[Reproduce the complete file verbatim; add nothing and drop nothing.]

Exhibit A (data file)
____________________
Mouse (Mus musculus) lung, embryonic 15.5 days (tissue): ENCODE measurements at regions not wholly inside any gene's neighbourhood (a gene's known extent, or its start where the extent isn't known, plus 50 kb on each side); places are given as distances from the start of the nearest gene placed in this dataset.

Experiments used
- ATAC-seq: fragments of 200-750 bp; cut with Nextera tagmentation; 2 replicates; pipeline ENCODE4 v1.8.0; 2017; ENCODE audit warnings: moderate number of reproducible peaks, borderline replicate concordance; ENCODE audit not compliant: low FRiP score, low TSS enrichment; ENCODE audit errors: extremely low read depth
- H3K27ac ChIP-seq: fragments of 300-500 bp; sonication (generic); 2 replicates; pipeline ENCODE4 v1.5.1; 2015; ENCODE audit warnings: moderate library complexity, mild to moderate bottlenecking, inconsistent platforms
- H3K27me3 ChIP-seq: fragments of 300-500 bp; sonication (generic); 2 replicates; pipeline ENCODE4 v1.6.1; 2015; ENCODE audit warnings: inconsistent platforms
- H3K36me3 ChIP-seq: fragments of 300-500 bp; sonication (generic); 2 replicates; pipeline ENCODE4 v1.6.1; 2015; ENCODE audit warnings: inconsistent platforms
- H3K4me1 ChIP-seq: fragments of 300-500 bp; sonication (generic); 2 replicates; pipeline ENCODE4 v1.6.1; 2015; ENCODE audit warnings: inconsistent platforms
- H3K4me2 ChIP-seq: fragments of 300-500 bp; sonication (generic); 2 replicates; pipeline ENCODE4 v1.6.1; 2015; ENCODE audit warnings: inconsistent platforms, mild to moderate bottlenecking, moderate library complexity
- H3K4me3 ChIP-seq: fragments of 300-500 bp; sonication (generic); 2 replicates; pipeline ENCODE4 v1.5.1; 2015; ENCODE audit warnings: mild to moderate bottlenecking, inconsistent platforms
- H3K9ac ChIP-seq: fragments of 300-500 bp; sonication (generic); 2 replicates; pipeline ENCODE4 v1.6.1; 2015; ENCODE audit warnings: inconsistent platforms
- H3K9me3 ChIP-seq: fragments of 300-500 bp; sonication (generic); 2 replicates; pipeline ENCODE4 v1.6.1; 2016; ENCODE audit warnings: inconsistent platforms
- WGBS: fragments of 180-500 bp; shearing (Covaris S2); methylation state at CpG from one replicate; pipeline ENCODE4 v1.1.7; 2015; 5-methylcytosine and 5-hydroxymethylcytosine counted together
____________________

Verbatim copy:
Mouse (Mus musculus) lung, embryonic 15.5 days (tissue): ENCODE measurements at regions not wholly inside any gene's neighbourhood (a gene's known extent, or its start where the extent isn't known, plus 50 kb on each side); places are given as distances from the start of the nearest gene placed in this dataset.

Experiments used
- ATAC-seq: fragments of 200-750 bp; cut with Nextera tagmentation; 2 replicates; pipeline ENCODE4 v1.8.0; 2017; ENCODE audit warnings: moderate number of reproducible peaks, borderline replicate concordance; ENCODE audit not compliant: low FRiP score, low TSS enrichment; ENCODE audit errors: extremely low read depth
- H3K27ac ChIP-seq: fragments of 300-500 bp; sonication (generic); 2 replicates; pipeline ENCODE4 v1.5.1; 2015; ENCODE audit warnings: moderate library complexity, mild to moderate bottlenecking, inconsistent platforms
- H3K27me3 ChIP-seq: fragments of 300-500 bp; sonication (generic); 2 replicates; pipeline ENCODE4 v1.6.1; 2015; ENCODE audit warnings: inconsistent platforms
- H3K36me3 ChIP-seq: fragments of 300-500 bp; sonication (generic); 2 replicates; pipeline ENCODE4 v1.6.1; 2015; ENCODE audit warnings: inconsistent platforms
- H3K4me1 ChIP-seq: fragments of 300-500 bp; sonication (generic); 2 replicates; pipeline ENCODE4 v1.6.1; 2015; ENCODE audit warnings: inconsistent platforms
- H3K4me2 ChIP-seq: fragments of 300-500 bp; sonication (generic); 2 replicates; pipeline ENCODE4 v1.6.1; 2015; ENCODE audit warnings: inconsistent platforms, mild to moderate bottlenecking, moderate library complexity
- H3K4me3 ChIP-seq: fragments of 300-500 bp; sonication (generic); 2 replicates; pipeline ENCODE4 v1.5.1; 2015; ENCODE audit warnings: mild to moderate bottlenecking, inconsistent platforms
- H3K9ac ChIP-seq: fragments of 300-500 bp; sonication (generic); 2 replicates; pipeline ENCODE4 v1.6.1; 2015; ENCODE audit warnings: inconsistent platforms
- H3K9me3 ChIP-seq: fragments of 300-500 bp; sonication (generic); 2 replicates; pipeline ENCODE4 v1.6.1; 2016; ENCODE audit warnings: inconsistent platforms
- WGBS: fragments of 180-500 bp; shearing (Covaris S2); methylation state at CpG from one replicate; pipeline ENCODE4 v1.1.7; 2015; 5-methylcytosine and 5-hydroxymethylcytosine counted together